A recent report by the Provincial Directorate of Culture and Tourism, and published in the Daily Sabah Newspaper has revealed that British people prefer the Mugla region of Turkey. Covering the southwestern coast, the stats compiled by the national news agency Anadolu, show that Brits are not only the top nationality for tourism but also for real estate investment and expat retirement living.
Russian, Ukraine, German and Netherlands nationalities were also mentioned in the report but not on the scale of British people. In touristic and expat living areas, Bodrum, Datca, Marmaris and Fethiye were highly favoured and collectively, all these destinations form an important part of the tourism hub in Turkey.
Using Bodrum and Dalaman airport to reach those destinations in summer, the report said 1.5 million British tourists holidayed in the Mugla region each year. The chairperson of GETOB, the South Aegean Hoteliers Association, said 2.5 million British people came to Turkey each year, but more than 50% of them choose the Mugla region, specifically people from the London and Manchester districts.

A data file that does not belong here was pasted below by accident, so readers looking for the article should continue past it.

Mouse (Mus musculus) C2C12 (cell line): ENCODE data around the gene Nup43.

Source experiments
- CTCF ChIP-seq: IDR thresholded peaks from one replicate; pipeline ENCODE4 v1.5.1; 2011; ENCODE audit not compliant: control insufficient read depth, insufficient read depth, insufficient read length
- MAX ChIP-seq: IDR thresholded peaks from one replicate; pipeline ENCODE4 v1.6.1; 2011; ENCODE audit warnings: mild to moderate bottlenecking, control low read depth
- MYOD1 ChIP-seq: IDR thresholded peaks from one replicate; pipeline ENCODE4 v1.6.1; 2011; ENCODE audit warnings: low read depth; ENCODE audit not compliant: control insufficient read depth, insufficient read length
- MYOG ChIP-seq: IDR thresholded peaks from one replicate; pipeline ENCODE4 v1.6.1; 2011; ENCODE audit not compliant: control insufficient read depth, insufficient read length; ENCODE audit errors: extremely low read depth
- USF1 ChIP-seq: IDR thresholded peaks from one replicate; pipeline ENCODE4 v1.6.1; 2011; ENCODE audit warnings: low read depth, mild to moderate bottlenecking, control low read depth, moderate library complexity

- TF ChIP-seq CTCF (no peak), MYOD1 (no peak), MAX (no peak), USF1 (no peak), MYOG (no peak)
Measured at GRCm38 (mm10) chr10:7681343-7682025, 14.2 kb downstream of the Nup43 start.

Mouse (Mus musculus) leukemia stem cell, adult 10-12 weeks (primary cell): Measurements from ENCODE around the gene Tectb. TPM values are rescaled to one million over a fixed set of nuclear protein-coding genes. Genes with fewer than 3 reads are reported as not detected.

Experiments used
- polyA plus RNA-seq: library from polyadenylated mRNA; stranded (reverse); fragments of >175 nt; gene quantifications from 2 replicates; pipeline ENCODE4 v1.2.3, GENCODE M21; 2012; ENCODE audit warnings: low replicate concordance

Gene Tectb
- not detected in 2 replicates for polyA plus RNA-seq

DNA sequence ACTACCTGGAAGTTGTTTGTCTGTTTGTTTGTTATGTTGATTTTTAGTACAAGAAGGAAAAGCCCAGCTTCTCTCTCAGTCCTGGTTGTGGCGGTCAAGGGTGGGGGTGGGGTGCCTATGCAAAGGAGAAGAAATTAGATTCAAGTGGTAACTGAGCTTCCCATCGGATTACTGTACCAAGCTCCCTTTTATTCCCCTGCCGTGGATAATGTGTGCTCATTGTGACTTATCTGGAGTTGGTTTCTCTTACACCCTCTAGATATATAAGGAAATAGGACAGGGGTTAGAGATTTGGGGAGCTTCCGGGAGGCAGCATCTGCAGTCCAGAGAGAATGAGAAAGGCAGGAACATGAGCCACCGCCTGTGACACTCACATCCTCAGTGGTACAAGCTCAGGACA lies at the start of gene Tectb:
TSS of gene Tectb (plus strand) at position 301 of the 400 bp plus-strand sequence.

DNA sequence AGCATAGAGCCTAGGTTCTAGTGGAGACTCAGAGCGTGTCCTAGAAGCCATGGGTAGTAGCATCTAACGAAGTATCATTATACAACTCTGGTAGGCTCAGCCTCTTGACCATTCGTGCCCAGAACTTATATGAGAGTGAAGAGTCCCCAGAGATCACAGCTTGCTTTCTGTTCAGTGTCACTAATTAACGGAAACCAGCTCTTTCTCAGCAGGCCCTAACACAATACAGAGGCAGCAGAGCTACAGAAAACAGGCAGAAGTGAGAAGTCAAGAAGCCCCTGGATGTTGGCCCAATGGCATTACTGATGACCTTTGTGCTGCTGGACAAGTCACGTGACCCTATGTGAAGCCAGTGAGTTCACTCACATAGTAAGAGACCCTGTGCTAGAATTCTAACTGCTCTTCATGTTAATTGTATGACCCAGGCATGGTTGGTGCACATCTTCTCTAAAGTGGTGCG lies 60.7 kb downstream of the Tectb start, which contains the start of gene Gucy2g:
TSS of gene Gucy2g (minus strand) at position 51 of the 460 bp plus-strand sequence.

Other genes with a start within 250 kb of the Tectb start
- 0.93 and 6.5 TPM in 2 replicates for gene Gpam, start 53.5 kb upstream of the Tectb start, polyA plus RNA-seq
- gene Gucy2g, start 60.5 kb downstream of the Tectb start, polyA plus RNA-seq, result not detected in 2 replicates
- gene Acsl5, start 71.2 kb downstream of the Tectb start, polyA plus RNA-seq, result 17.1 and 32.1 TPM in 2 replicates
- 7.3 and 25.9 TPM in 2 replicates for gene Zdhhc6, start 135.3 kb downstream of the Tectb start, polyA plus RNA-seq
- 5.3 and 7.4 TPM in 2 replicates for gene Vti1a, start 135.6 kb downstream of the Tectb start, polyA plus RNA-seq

“The British prefer Marmaris because it revives English culture.”
Recalling that the great love affair of Brits for their Turkish holidays started 20 years ago, their preferences and holiday expectations can be seen on most street corners through the English language spoken and choice of English food offered by restaurants.
The chairman of TURSAB, the Turkish Travel Agents Association also added that Brits tend to go back to destinations, often holidaying in the same town for many years before they are eager to explore further afield. He said so far, this year, the number of Brits visiting the Dalaman region had increased by 4%, but by 2018, they expected this figure to rise to a staggering 20%.
The Bodrum chairperson of TURSAB confirmed that UK nationalities make up the biggest share of holidaymakers in their district. Attributing their success to, a long history of working with British tour operators, the popularity of holidaying in Bodrum has also lead many Brits to buy property in the area.
Meanwhile, over in Fethiye, the chairperson of the Calis Tourism and Promotion Association said roughly 3,500 Brits live in the area, and they have mainly been attracted by the cost of living, ideal weather climate and friendly nature of the local Turks.
This latest report could partially explain why JET2 has nearly doubled their allocation of flights from Britain to Turkey in 2018. Launching a new Bodrum to Dalaman route, their distribution has increased by a staggering 430,000 seats. While some of this has been achieved through increasing frequency of routes, some flights to the Antalya region are starting at the end of March, rather than the typical season of May.
In 2018, their capacity to Bodrum will increase by 144% and to Dalaman, by 56%, proving all those millions of Brits aiming for a two-week Turkish holiday, shouldn’t struggle to find flights to get them here.